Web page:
Free in August: San Francisco Cable Cars

San Francisco’s cable cars are free to all during the remainder of August.

Riding San Francisco’s famous cable cars makes the perfect city adventure for an East Bay kid. For a train-loving kid, it is hard to beat a BART trip to a cable car. Sprinkle in a fun playground, silly souvenir, and a hot chocolate and you might win parent of the year. We love this adventure for special sibling-free time with kids.

How to make a day of Cable Car adventures with your kid

For a fun day in the City with an easy way to see a lot, hop on a city-bound BART train from any East Bay BART station and get off at Powell Street station. Walk toward the A1 Exit to Powell Street Cable Cars and you’ll pop right up in front of the cable car turntable. Stand in line for the Powell-Mason car to go to Fisherman’s Wharf. Stand in line for the Powell-Hyde to go to Ghirardelli Square.

Powell Mason Line Cable Car
She’s taking the Powell-Mason Line to the Wharf | Photo: Jose via Yelp

Grab a coffee and enjoy the street performers while you wait in line or, if the line feels too long, walk up Powell Street a couple of blocks to hop on without waiting.

Pro tip: The Cable Car operators save space for hop-on travelers along the route, but it’s typically “standing room” so if you prefer sitting the line might be your best bet.

sf cable car routes


Take the Cable Car to Fisherman’s Wharf

Either of the lines that run from the Powell Street turntable head to Fisherman’s Wharf arriving about six blocks apart. We slightly recommend the Powell-Mason route for families because it is usually less crowded for about the same experience. For maximum tourist vibes, be sure to get on a Powell-Hyde car. The Powell-Hyde line heads more westerly to Ghirardelli square. Older children will have no trouble walking between the two endpoints. Your mileage will vary with your own kids.

cable car turntable
The Cable Car Turntables are always fun to watch | Photo: Jessie Fritzen

Pro tip: When riding the cable car lines to the Wharf, we made sure to sit facing the east side of the street (towards Embarcadero) to get the best views of Union Square, Coit Tower, TransAmerica Pyramid, and Saints Peter and Paul Church, and Chinatown as you pass through the City.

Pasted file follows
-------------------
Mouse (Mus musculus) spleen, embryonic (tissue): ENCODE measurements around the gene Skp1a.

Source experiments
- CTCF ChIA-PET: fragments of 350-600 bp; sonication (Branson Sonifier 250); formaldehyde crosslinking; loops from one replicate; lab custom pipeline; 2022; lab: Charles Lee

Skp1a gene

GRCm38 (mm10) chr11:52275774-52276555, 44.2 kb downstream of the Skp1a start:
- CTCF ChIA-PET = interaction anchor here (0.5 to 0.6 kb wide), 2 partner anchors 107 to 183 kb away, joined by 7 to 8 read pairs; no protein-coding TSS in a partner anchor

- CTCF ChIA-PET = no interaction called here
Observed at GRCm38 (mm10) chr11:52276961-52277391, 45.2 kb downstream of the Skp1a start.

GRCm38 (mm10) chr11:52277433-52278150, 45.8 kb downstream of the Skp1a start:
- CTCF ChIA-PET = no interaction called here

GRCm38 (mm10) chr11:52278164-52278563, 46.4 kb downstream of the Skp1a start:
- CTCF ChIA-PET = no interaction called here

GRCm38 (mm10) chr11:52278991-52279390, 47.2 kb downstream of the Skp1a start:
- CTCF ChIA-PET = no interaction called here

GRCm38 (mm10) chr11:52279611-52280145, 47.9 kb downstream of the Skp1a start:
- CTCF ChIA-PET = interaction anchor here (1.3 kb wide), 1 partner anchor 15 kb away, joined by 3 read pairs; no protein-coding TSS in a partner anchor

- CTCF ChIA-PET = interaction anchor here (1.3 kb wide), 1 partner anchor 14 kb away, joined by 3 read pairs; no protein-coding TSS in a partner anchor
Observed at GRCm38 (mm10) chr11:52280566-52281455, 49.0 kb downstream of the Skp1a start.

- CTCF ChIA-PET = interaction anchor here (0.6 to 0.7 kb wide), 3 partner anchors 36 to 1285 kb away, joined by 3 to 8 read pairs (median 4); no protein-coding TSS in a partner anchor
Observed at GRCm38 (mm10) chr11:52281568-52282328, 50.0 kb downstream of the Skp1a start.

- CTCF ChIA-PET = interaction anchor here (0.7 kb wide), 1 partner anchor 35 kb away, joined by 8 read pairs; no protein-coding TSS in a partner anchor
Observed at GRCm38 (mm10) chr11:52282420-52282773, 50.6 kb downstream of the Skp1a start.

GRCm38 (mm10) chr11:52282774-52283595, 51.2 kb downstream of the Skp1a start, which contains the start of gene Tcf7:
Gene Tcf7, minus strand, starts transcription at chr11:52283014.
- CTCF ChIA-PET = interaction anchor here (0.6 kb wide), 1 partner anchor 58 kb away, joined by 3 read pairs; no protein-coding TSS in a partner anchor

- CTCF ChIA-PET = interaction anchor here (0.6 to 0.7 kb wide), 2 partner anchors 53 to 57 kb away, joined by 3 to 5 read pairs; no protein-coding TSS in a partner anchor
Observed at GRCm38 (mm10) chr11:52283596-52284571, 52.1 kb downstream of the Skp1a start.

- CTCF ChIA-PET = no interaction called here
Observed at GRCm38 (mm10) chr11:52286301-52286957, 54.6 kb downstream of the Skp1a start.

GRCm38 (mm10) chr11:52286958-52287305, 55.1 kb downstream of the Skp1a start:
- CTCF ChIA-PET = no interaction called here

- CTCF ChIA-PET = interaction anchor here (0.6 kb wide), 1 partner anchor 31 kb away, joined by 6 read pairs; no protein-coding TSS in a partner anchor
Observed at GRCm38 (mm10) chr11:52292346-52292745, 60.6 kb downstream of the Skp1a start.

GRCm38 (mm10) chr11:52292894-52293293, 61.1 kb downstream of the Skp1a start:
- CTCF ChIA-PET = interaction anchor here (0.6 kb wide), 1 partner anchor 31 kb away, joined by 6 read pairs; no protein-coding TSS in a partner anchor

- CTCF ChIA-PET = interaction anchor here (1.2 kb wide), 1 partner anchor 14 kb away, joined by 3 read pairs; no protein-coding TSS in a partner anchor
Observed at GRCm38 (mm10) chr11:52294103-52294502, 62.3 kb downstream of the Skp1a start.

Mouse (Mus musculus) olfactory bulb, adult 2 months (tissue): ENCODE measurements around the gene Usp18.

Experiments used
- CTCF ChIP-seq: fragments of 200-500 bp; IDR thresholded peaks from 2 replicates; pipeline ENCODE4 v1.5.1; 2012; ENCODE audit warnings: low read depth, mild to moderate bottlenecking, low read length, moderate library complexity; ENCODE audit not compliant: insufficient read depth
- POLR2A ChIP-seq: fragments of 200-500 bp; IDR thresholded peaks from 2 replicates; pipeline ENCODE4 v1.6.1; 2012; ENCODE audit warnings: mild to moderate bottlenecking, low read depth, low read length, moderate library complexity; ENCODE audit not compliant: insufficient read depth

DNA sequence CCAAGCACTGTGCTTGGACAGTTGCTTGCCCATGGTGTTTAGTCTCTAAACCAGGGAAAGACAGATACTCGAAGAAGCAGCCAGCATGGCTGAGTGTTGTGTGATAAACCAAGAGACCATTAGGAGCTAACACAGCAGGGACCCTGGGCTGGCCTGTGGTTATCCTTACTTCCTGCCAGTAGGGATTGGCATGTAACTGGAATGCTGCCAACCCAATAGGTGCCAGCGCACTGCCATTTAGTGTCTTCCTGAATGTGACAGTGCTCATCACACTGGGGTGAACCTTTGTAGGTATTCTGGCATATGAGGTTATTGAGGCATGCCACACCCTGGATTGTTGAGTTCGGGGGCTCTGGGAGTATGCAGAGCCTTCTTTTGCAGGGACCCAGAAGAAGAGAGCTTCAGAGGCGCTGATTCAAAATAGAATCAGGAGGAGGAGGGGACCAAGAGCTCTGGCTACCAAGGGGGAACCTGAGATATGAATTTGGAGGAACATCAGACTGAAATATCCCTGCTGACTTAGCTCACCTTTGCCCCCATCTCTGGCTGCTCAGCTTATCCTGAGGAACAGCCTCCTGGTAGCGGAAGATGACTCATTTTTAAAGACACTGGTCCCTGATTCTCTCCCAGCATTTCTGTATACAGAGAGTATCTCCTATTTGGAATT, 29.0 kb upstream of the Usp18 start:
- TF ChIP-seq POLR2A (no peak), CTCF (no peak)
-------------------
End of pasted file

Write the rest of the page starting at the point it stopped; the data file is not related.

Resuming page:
On the Powell-Mason line, a quick look over your shoulder at Lombard Street will give you a glimpse of the famous crooked road just four blocks up. From the end of the line at Fisherman’s Wharf, it is a quick five-minute walk down Taylor Street toward The Embarcadero, Fisherman’s Wharf, and popular eateries like Hollywood Cafe, Darren’s Cafe, Boudins Bakery Cafe, and Sabella & La Torre.

Destination: Fisherman’s Wharf & Pier 39

overhead view of pier 39 san francisco
Pier 39 from above | Photo: Pier 39

The end of the Powell/Mason line is Taylor Street and Bay Street. Along Taylor Street heading toward the water, you’ll encounter plenty of souvenir shops (to enjoy or avoid as you see fit). We took a pit stop to get our favorite souvenir, a smashed penny. Walking along the waterfront along The Embarcadero, we love the fantastic views of the Golden Gate Bridge, Alcatraz, ferry boats, and more.

smashed penny in child's hand
Always a favorite! The smashed penny | Photo: Jessie Fritzen

Kid Favorites at Pier 39

pier 39 carousel at night
Pier 39 Carousel | Photo: Pier 39

While you’re at the Wharf, you can’t miss the world-famous Pier 39 full of shops, food, The Aquarium of the Bay, a double-decker carousel, a few small rides, and, of course, the most popular free site, the sea lions. While it can be crowded along the railing at the sea lion viewing area, there are risers for little ones to see the action. Don’t miss the wall of locks close by!